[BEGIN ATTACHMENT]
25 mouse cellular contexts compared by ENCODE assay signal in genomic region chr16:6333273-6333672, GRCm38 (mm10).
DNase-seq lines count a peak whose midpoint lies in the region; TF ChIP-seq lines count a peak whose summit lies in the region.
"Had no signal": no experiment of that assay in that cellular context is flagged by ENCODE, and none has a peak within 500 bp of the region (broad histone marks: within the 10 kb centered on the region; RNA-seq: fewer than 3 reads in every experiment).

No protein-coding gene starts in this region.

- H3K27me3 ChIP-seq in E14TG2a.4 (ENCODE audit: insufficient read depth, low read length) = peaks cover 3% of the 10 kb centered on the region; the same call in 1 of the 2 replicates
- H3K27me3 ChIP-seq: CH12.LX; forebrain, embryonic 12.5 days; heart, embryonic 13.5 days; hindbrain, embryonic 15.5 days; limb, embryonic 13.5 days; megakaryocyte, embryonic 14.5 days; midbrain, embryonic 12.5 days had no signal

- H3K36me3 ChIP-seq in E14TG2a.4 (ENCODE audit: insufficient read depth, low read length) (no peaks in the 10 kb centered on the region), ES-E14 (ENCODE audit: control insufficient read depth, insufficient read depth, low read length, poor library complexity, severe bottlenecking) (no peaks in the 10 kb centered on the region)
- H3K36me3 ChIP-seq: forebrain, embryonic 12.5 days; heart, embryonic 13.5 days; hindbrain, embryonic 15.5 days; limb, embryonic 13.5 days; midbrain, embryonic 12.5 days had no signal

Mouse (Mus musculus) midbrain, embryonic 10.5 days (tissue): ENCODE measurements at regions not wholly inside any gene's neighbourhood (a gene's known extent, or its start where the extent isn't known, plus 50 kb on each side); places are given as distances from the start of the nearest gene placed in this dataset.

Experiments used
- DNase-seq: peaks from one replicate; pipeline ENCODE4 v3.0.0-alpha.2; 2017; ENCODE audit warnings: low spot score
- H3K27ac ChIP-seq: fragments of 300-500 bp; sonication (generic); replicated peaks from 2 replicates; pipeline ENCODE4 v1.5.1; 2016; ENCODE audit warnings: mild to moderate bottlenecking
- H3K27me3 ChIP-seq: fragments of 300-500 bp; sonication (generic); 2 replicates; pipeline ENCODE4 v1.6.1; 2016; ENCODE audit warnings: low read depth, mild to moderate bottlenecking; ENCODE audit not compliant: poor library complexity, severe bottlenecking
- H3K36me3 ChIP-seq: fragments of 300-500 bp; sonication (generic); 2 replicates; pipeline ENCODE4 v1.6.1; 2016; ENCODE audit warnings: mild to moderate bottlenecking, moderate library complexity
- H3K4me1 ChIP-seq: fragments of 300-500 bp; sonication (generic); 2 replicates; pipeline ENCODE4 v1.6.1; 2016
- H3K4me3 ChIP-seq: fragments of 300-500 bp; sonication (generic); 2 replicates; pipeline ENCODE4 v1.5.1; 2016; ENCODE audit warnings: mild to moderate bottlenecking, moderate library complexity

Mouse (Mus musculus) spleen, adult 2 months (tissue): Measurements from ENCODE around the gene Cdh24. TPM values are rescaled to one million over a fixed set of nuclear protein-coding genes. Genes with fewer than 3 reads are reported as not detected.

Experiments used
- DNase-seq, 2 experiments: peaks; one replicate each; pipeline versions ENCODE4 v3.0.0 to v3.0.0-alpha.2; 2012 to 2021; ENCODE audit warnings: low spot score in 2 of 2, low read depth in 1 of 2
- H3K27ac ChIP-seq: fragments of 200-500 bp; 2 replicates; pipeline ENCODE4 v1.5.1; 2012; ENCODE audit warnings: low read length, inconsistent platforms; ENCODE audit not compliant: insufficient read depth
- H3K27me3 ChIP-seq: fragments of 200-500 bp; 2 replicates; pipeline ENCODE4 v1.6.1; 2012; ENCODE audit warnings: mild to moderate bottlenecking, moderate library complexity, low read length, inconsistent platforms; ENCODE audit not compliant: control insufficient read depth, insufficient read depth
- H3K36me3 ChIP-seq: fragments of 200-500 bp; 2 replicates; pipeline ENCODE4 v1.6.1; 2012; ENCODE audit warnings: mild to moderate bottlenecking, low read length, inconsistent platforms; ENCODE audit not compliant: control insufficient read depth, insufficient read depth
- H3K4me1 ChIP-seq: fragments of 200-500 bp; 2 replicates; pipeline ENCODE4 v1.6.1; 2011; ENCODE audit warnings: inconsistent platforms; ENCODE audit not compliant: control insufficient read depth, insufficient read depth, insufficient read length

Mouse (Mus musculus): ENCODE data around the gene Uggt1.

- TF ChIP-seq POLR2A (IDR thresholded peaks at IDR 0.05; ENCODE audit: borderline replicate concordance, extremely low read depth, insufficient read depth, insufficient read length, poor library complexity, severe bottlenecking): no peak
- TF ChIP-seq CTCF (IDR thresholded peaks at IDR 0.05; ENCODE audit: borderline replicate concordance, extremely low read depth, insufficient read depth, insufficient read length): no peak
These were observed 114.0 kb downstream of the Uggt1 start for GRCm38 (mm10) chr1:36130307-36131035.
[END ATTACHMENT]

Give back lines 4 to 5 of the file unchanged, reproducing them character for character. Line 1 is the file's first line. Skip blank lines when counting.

No protein-coding gene starts in this region.

- H3K27me3 ChIP-seq in E14TG2a.4 (ENCODE audit: insufficient read depth, low read length) = peaks cover 3% of the 10 kb centered on the region; the same call in 1 of the 2 replicates